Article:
This page contains a list of the six best books on Stoicism. Finding good introductory philosophy books can be difficult for two reasons. First, searching google for recommendations usually doesn’t bring up anything useful. Second, phrases like “best books on Stoicism” are ambiguous. One person may be looking for a short, beginner friendly introduction, someone else may want a comprehensive academic overview, a third person may be looking for classic works on Stoicism. This list tries to account for this ambiguity by recommending different types of books on Stoicism. Here are the best books on Stoicism in no particular order:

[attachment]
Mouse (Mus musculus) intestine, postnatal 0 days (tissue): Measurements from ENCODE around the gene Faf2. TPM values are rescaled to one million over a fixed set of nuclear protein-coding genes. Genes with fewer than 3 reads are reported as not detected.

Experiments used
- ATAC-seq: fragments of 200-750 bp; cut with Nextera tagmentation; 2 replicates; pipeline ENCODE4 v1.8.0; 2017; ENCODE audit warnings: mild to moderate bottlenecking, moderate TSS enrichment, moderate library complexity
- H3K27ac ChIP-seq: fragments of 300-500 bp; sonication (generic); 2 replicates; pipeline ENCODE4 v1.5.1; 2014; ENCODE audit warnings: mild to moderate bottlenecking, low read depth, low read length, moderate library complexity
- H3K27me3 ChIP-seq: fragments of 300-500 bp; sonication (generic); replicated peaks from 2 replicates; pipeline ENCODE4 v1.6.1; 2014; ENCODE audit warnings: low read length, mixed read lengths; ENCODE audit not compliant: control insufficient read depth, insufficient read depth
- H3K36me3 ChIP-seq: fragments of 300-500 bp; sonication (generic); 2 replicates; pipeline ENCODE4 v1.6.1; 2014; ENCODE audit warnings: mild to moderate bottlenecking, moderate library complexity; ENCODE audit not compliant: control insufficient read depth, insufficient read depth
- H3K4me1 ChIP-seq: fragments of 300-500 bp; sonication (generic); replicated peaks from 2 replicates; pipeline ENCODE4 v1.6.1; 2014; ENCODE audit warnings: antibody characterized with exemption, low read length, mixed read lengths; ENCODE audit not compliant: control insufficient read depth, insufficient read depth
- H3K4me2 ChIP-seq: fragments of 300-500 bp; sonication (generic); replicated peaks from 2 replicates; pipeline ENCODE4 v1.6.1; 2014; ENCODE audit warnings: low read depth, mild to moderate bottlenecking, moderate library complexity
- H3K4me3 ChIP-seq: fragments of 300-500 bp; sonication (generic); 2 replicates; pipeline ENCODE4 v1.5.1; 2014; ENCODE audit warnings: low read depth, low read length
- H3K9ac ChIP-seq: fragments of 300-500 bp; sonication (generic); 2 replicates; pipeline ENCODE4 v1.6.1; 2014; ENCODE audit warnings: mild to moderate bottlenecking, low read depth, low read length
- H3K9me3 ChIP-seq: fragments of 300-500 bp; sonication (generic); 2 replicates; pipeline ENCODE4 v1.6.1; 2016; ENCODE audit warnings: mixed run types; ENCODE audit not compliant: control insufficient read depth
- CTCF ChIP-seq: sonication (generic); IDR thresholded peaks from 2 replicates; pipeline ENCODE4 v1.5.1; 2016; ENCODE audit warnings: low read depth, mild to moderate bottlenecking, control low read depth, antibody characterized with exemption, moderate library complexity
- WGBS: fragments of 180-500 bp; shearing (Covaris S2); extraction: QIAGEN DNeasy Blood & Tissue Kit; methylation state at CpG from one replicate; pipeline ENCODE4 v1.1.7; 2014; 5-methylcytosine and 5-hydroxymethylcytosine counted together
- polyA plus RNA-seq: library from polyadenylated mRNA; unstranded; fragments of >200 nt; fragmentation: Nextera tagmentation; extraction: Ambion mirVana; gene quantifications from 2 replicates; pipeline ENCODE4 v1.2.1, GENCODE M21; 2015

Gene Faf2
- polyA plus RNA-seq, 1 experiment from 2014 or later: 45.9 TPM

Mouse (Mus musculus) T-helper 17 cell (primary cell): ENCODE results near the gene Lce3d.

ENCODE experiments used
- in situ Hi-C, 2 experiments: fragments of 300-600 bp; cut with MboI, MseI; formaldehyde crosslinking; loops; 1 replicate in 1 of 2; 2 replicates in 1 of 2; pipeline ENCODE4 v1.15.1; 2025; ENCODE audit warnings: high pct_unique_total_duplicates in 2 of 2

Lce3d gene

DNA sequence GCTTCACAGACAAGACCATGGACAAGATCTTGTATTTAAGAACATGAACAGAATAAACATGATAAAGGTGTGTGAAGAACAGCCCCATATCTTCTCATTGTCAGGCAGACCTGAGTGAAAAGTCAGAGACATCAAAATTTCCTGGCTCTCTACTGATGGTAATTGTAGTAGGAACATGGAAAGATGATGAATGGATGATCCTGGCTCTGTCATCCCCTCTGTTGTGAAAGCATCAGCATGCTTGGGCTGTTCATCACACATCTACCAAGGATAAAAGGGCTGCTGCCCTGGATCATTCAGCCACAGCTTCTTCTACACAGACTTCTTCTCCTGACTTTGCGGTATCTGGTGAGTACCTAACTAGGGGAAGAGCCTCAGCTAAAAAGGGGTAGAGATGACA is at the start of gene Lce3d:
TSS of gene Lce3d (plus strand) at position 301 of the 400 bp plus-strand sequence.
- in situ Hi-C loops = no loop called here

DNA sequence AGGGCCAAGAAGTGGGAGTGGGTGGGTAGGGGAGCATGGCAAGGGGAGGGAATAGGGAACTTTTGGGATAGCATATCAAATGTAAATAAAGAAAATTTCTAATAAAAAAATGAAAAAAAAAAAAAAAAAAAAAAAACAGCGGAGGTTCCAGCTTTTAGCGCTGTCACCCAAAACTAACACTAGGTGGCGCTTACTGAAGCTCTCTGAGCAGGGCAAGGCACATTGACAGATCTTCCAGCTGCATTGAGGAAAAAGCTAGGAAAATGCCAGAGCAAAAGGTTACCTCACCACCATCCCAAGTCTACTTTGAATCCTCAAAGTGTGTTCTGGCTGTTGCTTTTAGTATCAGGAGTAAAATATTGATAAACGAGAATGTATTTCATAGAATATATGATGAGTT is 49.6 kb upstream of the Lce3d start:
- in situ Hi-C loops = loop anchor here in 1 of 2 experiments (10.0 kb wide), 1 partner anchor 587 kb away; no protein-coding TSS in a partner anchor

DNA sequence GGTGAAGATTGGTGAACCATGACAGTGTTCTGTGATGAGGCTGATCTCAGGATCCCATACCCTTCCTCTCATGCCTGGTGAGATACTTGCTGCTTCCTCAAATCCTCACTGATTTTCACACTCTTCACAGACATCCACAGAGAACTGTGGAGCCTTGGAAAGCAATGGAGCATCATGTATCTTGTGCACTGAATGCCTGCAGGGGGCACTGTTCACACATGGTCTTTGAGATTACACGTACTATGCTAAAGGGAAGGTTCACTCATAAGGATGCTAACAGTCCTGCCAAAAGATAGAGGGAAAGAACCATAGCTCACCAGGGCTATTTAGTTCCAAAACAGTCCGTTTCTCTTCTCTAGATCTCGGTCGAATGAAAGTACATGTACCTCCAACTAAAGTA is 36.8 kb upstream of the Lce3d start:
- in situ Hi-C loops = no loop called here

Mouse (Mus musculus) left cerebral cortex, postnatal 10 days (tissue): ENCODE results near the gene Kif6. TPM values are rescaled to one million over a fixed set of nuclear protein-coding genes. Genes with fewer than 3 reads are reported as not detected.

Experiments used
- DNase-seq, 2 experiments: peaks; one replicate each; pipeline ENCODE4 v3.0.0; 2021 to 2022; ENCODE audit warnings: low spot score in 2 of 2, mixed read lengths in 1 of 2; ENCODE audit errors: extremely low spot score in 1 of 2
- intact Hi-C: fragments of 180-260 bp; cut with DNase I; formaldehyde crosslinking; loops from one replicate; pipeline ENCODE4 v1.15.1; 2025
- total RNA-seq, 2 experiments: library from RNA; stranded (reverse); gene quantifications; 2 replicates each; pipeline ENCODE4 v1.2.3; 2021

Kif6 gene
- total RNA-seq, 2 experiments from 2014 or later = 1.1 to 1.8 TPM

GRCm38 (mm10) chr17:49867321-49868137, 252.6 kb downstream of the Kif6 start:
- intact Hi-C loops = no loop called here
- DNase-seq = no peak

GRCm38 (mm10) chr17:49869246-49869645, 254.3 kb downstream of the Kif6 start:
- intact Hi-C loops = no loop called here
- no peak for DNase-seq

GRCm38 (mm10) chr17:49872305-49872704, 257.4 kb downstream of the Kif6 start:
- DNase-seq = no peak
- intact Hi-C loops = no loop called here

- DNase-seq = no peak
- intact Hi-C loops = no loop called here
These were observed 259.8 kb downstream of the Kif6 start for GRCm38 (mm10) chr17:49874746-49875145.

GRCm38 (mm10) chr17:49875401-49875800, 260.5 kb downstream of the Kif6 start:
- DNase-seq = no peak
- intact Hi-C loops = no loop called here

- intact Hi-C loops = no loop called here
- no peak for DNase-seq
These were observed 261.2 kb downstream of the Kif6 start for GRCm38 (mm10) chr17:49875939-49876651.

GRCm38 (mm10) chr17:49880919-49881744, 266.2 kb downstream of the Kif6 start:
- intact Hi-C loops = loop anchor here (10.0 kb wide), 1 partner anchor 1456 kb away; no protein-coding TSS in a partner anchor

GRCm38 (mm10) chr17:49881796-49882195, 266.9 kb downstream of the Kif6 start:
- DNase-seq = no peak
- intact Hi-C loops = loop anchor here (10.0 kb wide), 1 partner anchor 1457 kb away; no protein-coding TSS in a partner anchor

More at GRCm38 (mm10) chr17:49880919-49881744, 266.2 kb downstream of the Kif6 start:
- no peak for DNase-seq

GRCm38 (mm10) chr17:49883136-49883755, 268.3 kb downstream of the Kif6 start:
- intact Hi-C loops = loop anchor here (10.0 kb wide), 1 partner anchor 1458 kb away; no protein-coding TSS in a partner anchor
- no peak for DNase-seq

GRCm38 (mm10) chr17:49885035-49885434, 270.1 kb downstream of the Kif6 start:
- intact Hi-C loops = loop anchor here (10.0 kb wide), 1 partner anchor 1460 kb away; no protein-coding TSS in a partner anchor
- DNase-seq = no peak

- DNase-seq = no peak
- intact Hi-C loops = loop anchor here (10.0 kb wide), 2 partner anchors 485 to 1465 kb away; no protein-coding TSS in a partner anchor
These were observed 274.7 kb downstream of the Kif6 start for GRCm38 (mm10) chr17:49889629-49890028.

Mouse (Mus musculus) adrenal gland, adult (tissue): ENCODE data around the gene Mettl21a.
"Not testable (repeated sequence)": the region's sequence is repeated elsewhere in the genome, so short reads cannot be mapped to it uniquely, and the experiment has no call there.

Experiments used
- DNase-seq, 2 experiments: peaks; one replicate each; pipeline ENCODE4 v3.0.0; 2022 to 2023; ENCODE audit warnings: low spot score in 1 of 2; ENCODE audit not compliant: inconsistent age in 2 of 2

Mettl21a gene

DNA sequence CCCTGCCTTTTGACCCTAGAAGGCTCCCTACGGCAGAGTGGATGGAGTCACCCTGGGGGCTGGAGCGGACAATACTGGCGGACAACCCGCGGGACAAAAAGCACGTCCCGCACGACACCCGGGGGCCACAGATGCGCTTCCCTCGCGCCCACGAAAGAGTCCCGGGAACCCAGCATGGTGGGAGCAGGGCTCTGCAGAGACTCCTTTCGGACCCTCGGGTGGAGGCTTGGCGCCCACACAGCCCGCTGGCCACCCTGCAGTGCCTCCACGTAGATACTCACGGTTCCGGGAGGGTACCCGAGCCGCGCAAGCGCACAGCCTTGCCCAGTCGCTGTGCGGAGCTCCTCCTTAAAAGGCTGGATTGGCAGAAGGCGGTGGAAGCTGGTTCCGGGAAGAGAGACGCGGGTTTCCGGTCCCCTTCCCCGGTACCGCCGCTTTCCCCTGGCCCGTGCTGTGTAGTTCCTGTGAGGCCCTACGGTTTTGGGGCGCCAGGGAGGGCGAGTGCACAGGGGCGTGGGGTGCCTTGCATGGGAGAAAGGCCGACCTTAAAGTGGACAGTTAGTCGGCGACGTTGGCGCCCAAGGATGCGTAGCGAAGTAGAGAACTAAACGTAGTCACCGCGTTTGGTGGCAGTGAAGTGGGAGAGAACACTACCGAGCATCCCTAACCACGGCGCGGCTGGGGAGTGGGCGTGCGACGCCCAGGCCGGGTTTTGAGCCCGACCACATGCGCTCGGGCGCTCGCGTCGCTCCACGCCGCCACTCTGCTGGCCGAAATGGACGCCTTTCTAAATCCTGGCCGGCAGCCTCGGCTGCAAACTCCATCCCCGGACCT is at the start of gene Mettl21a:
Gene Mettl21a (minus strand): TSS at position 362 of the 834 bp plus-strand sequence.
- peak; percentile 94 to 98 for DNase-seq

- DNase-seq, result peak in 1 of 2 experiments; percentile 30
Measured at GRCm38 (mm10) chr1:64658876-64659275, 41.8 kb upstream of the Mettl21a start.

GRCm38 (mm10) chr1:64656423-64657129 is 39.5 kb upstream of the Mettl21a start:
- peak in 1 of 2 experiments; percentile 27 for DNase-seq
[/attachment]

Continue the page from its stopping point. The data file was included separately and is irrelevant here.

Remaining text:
How to Be a Stoic – Massimo Pigliucci
Publisher’s description: Whenever we worry about what to eat, how to love, or simply how to be happy, we are worrying about how to lead a good life. No goal is more elusive. In How to Be a Stoic, philosopher Massimo Pigliucci offers Stoicism, the ancient philosophy that inspired the great emperor Marcus Aurelius, as the best way to attain it. Stoicism is a pragmatic philosophy that focuses our attention on what is possible and gives us perspective on what is unimportant. By understanding Stoicism, we can learn to answer crucial questions: Should we get married or divorced? How should we handle our money in a world nearly destroyed by a financial crisis? How can we survive great personal tragedy? Whoever we are, Stoicism has something for us–and How to Be a Stoic is the essential guide.
Stoicism – John Sellars